Read's thought is that if these aggressive drugs are used more sparingly and with less aggression in order to allow the bodies immune system to catch up and do it's job. A lot of the time the immune system is just overwhelmed so by using these drugs more sparingly it can help eliminate enough of the pathogens that the immune system can actually eliminate the drug-resistant pathogens.

This more cautious approach of drug therapy will also help keep medications effective longer by delaying the formation of resistant strains of bacteria. The research by Read and everyone involved at Penn State is only the beginning to research that has the potential to change the protocol used for medicating patients. This research will help medical professionals find strategies for drug use that will keep drugs effective longer and help patients prevent, fight, and defeat many infectious diseases.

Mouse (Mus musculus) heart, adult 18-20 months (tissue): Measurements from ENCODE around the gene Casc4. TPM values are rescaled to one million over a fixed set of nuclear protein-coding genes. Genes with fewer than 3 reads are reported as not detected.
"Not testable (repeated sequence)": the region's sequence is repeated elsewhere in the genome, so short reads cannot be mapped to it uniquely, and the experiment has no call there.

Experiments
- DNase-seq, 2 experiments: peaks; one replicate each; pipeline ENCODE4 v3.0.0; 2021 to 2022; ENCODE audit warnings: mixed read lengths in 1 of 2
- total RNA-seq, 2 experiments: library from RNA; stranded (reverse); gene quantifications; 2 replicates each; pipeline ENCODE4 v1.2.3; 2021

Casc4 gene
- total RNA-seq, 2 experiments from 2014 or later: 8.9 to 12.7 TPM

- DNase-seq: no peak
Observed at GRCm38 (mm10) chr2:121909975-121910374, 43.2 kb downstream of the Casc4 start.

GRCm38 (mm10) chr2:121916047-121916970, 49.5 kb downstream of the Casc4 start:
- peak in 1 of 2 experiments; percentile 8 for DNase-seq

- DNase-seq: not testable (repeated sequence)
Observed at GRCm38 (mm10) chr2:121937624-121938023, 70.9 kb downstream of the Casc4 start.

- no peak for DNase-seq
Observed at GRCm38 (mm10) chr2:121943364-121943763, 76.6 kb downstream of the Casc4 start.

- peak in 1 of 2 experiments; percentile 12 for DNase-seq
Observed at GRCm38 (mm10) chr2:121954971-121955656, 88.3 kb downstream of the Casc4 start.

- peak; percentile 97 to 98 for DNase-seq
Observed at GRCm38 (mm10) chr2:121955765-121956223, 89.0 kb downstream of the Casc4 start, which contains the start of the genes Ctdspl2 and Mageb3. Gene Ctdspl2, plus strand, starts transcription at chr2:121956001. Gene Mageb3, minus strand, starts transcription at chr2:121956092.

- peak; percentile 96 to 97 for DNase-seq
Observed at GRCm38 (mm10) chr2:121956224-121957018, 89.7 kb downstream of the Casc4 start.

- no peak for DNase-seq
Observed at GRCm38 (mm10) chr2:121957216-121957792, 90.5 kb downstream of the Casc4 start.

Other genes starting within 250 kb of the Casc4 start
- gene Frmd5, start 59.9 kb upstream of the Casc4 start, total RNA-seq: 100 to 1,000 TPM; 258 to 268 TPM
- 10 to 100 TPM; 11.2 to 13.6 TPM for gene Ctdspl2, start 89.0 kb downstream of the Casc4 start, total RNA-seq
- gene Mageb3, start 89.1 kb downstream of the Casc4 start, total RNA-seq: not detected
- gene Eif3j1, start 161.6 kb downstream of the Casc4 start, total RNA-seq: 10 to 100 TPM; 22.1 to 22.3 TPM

Penn State. "Current strategy for medicating patients may be giving many drug-resistant diseases a big competitive advantage."ScienceDaily, 23 Jun. 2011. Web. 26 Jun. 2011.

Read, Andrew F., Troy Day, and Silvie Huijben. "The Evolution of Drug Resistance and the Curious Orthodoxy of Aggressive Chemotherapy." Proceedings of the National Academy of Sciences. National Academy of Sciences, 20 June 2011. Web. 26 June 2011.

Saturday, June 25, 2011

Dbellovibrio to Absorb Biofilms